As the UK’s first 3D printed housing development gets under way, we look at its benefits and how it could change the UK construction industry…
3D Construction Printing
We’ve all heard of pre-fab housing – and even ‘flat-pack’ timber frame build-your-own home kits – but at a time when many of us are busy building and decorating gingerbread houses with the children, UK housing has moved to another level with the advent of the first 3D printed housing development.
Accrington in Lancashire has been named as the first location for the development of homes built using 3D Construction Printing (3DCP). These 46 eco-friendly homes are intended for homeless veterans and low-income families.
Building for Humanity
The Charter Street project, costed at £6 million, will see the homes built in a matter of weeks. A timescale that most mainstream home builders can only dream of! Once completed, it will be the largest development of its kind in Europe.
It’s not the work of a mainstream developer – instead it is being created by the not-for-profit organisation called Building for Humanity. The housing provider’s aim is to create homes for those at risk of being homeless, families on low incomes, and veterans.
Housing developers might be interested to know that as well as the quick turnaround, this method of building is reckoned to be about 25% cheaper than traditionally built homes, costs less in labour, and results in less waste. The development also features gardens, a community centre, training hub and a number of other houses and apartments.
The homes are being made by HTL Tech, which has teamed up with Rossendale and Accrington College, to offer a first-of-its-kind-in-the-UK 3DCP Introduction Course.
3D Housing Around the World
Although these houses are the first of their kind in the UK, 3D printed houses have been built in the United States since 2018 – the first was by building company Icon in Austin, Texas. They have also been used to create structures in Mexico and even schools in Malawi.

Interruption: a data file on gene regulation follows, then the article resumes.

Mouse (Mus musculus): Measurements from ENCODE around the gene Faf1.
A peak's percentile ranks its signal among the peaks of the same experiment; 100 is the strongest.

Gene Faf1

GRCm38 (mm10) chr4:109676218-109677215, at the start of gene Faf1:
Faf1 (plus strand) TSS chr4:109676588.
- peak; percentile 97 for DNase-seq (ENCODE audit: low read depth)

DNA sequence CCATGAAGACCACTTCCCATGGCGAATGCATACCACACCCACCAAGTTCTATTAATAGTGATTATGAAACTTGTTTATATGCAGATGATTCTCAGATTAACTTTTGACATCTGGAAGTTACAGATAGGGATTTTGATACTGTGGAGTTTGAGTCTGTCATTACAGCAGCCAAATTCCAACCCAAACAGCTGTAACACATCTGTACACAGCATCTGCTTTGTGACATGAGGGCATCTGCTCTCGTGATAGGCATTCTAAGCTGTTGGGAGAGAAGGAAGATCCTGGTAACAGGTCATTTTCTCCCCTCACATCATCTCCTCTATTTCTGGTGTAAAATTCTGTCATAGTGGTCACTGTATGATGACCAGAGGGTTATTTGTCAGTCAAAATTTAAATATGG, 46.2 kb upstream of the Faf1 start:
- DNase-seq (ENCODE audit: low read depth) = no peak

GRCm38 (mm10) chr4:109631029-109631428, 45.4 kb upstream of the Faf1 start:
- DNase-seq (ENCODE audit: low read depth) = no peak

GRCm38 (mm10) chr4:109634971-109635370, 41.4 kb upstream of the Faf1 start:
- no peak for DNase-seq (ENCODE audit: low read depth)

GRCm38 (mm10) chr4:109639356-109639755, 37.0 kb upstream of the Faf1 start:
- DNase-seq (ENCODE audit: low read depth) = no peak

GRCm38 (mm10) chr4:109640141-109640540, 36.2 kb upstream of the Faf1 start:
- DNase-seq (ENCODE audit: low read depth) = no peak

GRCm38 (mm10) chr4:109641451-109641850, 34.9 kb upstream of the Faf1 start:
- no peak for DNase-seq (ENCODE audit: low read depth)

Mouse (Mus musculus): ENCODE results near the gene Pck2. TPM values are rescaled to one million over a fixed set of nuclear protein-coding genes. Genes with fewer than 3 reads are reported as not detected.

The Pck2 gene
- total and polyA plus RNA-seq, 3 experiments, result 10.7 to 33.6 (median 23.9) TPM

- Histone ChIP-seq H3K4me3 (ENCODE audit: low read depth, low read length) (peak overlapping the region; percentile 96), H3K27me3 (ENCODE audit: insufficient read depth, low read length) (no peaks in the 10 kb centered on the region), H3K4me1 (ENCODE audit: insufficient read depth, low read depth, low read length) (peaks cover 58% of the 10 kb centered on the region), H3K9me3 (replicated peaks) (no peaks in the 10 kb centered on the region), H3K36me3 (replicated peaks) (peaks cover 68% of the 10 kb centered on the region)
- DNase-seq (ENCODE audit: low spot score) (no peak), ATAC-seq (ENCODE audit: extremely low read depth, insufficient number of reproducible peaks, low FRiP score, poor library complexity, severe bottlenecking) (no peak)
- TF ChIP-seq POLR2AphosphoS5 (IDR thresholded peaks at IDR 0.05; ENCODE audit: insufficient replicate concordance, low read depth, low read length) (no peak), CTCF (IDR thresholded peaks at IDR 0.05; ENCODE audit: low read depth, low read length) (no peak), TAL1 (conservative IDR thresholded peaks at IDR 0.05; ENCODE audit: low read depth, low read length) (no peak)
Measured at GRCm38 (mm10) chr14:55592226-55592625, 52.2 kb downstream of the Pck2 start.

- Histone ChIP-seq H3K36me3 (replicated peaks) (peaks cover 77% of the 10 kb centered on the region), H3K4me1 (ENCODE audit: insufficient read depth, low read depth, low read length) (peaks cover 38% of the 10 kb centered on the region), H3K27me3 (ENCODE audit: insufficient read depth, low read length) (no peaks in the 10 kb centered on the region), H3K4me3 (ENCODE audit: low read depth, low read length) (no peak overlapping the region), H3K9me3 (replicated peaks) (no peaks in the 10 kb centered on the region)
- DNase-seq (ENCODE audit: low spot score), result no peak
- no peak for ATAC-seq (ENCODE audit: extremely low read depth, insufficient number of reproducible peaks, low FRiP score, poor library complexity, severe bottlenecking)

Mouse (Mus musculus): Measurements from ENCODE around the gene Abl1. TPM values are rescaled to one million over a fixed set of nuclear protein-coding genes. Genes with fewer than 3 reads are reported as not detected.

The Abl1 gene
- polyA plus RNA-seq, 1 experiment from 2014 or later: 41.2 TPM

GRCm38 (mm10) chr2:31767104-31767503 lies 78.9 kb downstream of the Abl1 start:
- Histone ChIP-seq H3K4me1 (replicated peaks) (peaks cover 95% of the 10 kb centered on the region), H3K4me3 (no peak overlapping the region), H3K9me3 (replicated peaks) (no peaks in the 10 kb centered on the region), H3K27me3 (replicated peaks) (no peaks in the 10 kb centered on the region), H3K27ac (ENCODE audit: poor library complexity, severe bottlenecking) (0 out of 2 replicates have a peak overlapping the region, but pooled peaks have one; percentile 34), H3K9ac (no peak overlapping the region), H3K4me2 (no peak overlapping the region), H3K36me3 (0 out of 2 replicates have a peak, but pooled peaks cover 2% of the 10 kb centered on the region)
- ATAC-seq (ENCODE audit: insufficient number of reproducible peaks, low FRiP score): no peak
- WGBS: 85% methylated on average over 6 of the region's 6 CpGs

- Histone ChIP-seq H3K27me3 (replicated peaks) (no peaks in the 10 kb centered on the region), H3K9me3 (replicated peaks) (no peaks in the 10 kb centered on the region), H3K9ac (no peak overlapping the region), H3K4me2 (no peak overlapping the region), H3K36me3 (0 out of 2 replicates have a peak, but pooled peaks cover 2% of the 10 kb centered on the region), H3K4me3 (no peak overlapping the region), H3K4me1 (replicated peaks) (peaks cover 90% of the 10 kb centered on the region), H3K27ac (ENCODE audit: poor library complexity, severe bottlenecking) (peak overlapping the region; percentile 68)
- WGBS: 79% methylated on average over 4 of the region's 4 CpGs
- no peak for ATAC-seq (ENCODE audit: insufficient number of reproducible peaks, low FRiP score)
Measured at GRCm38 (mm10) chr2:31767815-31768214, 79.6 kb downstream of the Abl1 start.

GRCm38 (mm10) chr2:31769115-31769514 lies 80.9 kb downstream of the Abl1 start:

This year a social housing development of five homes was built in Reims, France, and finished in 12 months, instead of the 16 months a development built using traditional methods would have taken.
Whilst a town in Oregon, US, is banking on this method to build much-needed homes in the face of a labour shortage. John Day, Oregon, is a rural town that has both a shortage of construction companies and a shortage of houses. City Manager Nick Green plans to see 100 homes 3D printed over the next five years. Speaking on Oregon Public Broadcasting radio, he said: “For rural communities, it makes a lot of sense to experiment with [3D printing homes] because we are highly labor constrained. We don’t have large-scale homebuilders chomping at the bit to come to our community. It would take every contractor in the county just to build 12 houses.”
As for the UK, according to the Construction Industry Training Board (CITB) we will need another 216,800 new workers by 2025 just to cope with demand. Perhaps this latest technological development could be part of the solution?
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